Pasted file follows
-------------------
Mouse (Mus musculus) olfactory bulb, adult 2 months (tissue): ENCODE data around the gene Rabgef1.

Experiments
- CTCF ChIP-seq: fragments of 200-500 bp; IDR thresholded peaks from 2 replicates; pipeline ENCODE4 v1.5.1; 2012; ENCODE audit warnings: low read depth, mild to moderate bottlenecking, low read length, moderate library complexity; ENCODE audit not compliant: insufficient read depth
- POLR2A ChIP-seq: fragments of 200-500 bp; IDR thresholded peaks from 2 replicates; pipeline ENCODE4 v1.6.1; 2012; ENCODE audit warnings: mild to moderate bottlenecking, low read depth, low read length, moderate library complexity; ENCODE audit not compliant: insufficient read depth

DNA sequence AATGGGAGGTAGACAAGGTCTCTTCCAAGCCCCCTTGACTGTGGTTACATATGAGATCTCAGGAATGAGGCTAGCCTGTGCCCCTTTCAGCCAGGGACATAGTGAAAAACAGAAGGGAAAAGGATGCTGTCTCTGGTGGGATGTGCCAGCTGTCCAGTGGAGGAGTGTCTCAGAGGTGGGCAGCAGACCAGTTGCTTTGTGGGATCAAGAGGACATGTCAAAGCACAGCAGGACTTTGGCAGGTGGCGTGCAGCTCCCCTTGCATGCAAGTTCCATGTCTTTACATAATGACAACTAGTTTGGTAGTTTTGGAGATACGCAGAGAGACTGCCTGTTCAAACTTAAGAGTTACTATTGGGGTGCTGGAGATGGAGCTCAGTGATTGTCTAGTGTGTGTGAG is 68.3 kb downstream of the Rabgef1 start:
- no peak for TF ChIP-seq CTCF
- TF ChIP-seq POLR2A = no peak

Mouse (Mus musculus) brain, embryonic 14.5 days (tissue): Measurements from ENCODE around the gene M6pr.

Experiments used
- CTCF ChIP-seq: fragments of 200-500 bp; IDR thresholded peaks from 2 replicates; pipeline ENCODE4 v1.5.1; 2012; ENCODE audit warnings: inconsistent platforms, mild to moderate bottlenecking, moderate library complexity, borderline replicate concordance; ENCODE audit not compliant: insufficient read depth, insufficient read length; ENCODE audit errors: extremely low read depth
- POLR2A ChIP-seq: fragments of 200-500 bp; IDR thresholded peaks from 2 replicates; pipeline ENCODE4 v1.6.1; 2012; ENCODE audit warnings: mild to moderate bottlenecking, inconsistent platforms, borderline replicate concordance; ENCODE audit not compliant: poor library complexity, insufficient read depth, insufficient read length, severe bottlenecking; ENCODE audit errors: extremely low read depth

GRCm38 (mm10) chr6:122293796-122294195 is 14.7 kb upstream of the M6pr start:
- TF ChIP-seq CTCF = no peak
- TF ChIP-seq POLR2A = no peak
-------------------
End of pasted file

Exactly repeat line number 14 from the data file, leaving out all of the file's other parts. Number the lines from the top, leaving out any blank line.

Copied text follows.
- TF ChIP-seq POLR2A = no peak